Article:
Student IDs: An Overlooked Resource for Mental Health
College students are stepping into the best years of their lives with a massive pit in their stomachs. In fact, their anxiety is worse than ever. They don’t know where to turn for help.
They aren’t sure if they even deserve help.
We hear from young people — often in the middle of the night when they can’t sleep — and we’ve met a generation in crisis.
According to a Northwestern Institute for Policy Research article, 18- to 24-year-olds are reporting increased levels of depression and anxiety with 34% reporting thoughts of suicide or self-harm. Coming out of the COVID-19 pandemic, they are overwhelmed by a world that feels chaotic and unfixable. When they read the news and scroll through social media, many of their biggest fears are confirmed and exacerbated.
We know that if we can engage with this age group early on, we can guide them before their angst becomes an emergency.
Free and accessible resources are a call or a text away, and there should be an easy way for them to access such services. It’s up to us to put the tools in students’ pockets. In fact, it’s as simple as putting crisis and suicide hotline information on their student IDs.
A federal bill, the Improving Mental Health Access for Students Act, is a bipartisan piece of legislation that would add the National Suicide Prevention Lifeline (988), Crisis Text Line, and a campus mental health center or program, to the back of newly issued student ID cards for higher education institutions. The bill has been passed by the Senate before — twice — and was just reintroduced by Sen. John Kennedy, R-La., last week.
Now is the time to make this simple solution a reality.
We’ve seen immense results in states where high school student IDs include free mental health and crisis support lines.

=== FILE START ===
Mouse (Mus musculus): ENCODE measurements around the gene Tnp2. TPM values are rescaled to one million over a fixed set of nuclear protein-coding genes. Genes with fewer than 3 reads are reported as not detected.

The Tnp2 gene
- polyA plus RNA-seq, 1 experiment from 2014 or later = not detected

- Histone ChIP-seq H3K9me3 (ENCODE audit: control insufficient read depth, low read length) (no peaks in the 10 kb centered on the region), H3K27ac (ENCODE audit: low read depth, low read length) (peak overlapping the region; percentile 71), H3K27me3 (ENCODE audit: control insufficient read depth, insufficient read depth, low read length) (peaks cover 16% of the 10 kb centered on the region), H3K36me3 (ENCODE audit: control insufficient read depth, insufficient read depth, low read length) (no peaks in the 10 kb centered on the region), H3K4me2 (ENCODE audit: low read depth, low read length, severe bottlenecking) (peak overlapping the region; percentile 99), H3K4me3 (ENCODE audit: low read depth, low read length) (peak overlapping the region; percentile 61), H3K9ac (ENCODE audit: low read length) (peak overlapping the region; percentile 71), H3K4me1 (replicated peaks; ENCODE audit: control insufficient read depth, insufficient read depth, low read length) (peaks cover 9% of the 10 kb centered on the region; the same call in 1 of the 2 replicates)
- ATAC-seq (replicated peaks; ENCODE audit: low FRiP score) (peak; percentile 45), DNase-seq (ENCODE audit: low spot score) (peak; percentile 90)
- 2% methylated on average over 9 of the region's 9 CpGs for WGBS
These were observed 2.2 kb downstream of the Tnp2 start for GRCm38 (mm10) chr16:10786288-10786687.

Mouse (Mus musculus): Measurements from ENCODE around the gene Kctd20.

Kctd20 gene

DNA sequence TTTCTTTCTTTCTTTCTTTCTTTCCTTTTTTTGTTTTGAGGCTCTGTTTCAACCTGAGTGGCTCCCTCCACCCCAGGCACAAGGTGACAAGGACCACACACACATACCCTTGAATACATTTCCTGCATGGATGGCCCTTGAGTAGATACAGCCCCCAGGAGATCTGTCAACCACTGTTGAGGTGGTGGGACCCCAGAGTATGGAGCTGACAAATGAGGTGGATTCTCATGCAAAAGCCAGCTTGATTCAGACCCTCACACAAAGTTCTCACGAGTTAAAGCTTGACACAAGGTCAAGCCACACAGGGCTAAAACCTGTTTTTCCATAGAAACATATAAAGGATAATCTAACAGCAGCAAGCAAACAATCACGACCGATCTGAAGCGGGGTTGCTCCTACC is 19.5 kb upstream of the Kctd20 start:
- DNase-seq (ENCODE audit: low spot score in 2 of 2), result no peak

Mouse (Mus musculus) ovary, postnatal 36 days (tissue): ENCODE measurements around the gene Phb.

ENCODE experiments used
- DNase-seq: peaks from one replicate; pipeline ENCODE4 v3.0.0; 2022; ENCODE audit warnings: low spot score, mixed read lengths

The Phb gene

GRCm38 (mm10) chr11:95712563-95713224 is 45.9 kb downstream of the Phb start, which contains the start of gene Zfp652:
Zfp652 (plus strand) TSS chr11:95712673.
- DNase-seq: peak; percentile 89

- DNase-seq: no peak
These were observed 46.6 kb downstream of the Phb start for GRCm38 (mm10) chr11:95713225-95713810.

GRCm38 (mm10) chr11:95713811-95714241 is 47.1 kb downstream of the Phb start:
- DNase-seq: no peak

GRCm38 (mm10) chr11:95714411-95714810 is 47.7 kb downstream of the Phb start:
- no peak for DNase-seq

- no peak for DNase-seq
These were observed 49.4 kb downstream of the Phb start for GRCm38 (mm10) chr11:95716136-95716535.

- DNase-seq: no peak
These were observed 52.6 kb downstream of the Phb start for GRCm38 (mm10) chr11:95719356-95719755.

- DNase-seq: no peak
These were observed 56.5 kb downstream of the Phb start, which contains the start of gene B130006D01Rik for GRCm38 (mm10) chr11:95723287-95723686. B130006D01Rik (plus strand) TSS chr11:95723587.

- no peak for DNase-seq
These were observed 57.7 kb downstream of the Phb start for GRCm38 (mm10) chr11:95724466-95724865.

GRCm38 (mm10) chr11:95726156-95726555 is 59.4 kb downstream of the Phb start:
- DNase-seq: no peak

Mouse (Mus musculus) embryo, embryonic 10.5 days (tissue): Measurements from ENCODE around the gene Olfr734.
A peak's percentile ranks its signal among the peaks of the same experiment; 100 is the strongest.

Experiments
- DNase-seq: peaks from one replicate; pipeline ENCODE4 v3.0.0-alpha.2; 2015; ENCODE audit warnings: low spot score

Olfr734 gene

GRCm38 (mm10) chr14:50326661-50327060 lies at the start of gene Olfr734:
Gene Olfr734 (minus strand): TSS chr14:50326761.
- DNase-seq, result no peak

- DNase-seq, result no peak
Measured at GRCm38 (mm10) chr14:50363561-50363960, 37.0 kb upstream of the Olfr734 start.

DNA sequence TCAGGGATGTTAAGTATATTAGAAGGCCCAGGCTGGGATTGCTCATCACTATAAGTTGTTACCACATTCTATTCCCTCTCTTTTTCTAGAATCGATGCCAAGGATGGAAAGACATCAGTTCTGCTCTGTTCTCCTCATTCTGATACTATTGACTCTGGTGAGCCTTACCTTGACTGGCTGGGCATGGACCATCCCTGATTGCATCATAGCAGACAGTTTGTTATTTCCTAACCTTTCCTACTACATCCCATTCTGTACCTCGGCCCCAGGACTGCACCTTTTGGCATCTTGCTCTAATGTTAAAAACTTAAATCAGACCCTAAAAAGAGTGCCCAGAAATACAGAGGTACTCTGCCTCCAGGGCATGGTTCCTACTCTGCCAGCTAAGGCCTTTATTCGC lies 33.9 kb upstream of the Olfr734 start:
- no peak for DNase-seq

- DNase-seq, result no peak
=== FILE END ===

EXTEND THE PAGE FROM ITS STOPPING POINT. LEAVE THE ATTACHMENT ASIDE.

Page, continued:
In Wisconsin, according to Crisis Text Line’s analytics dashboard, where high school students can reach out to us using the keyword Hopeline, nearly 14,000 people have texted in for support.
Knowing where to go for support in a moment of need can help students work through their stress, anger or feelings of hopelessness. College students deserve that opportunity, and they need it now more than ever.
Higher education institutions represent the hope of the future — but the students are losing hope to anxiety.
Now is the time to pass this critical and commonsense legislation to improve access to mental health support across the United States, making it easy for them to manage that anxiety before it turns into anything more serious.
We owe it to them.
For mental health support, text HOME to 741741 to connect with a volunteer Crisis Counselor.
Courtney Hunter is vice president of public policy and advocacy for Crisis Text Line, where she stewards the federal public policy objectives and partnerships for the organization, encompassing mental health workforce development and youth prevention efforts. Previously, Hunter worked at Shatterproof and the Partnership for Drug-Free Kids and has led campaigns and high-level partnerships with the U.S. Food and Drug Administration, Major League Baseball and The Meth Project. You can follow Crisis Text Line on Instagram.